Activity-Based Training Helps Clients Go Beyond Therapy
Shepherd Center program draws patients from around the world, offering activity-based therapy to promote functional improvement and lifelong wellness.
With fitness equipment lining the walls and loud music pumping overhead, the gym that houses Shepherd Center’s Beyond Therapy® program is a good place to get a workout. But for clients of the program, it’s the workout of a lifetime.
“They push you harder than any therapy you’ll ever do,” says Beyond Therapy client Reid Roller, 23, of Scottsburg, Va. “When you feel like you don’t have anything left in the tank, they know how to get even more out of you.”
Launched in 2005, Beyond Therapy is Shepherd Center’s rigorous, activity-based neurological rehabilitation program. It integrates physical therapy and exercise physiology to facilitate neurological and functional recovery in people who have sustained a neurological injury, such as a spinal cord injury (SCI), acquired brain injury (ABI) or stroke.
Reid sustained an SCI at age 20 in a high-speed automobile crash. In the accident, Reid’s spinal cord was pinched around his C-7 vertebra, resulting in paralysis from the chest down. After an initial stay at Duke University Hospital, Reid was transferred to Shepherd Center, where he spent more than a week in intensive care before moving to the inpatient rehabilitation program. Because of Shepherd Center’s broad continuum of care, Reid was able to continue his care in Beyond Therapy after completing inpatient and day program rehabilitation. While he had just started learning to walk with a walker when he joined the program, he struggled with maintaining balance. Reid’s therapists focused on this issue.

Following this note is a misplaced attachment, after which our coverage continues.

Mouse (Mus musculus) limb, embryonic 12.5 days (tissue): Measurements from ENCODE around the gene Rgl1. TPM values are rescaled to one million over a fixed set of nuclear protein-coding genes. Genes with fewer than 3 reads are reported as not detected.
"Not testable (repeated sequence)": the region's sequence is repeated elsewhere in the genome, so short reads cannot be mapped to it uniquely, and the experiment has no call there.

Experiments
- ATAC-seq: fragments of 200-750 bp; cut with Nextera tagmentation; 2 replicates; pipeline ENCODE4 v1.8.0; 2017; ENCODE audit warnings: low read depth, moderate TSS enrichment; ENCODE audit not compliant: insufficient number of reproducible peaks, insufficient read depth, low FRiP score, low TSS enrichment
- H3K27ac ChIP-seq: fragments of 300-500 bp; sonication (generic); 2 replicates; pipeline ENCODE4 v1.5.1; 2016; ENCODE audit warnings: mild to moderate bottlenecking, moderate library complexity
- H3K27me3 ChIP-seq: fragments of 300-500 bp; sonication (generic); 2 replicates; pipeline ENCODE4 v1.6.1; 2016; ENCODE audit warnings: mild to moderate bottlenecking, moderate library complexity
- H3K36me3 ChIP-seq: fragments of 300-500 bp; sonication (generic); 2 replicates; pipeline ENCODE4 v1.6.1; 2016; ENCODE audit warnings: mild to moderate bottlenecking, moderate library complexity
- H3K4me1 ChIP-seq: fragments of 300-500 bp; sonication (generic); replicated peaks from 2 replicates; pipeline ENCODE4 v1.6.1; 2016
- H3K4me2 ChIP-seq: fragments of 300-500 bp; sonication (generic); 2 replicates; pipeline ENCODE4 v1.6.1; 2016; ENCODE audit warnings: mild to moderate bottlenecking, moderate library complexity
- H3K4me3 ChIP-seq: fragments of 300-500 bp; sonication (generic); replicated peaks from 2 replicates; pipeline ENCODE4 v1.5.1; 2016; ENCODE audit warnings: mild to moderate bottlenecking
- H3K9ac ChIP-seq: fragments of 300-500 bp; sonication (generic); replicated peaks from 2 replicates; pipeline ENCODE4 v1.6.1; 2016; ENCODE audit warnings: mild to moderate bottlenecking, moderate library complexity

“They really worked on getting me to regain my sense of balance,” Reid says. “I did a lot of leg and core strengthening. I gained so much strength in those few weeks at Beyond Therapy that I knew I had to come back.”
Rather than helping patients merely compensate for their injuries, Beyond Therapy works to promote both neurological and functional recovery. The program is based on research suggesting that activity-based therapy can help the central nervous system strengthen and reorganize, a concept known as neuroplasticity. Physical therapy and exercise physiology work together to encourage neuroplasticity.
“We work clients at a level that is 50 to 75 percent more intensive than traditional physical therapy programs,” says Rebecca Washburn, M.S., wellness manager at Shepherd Center. “If you’re training at that level, then you’re likely to be more successful.”
The program also uses a balanced total-body approach rather than focusing just on the areas affected by injury.
“Say the goal is arms,” Washburn says. “We might put somebody in a standing position or a quadruped position to work their core lower extremities, as well as focus on their upper extremities. For someone to be most successful, they have to strengthen all aspects of their body.”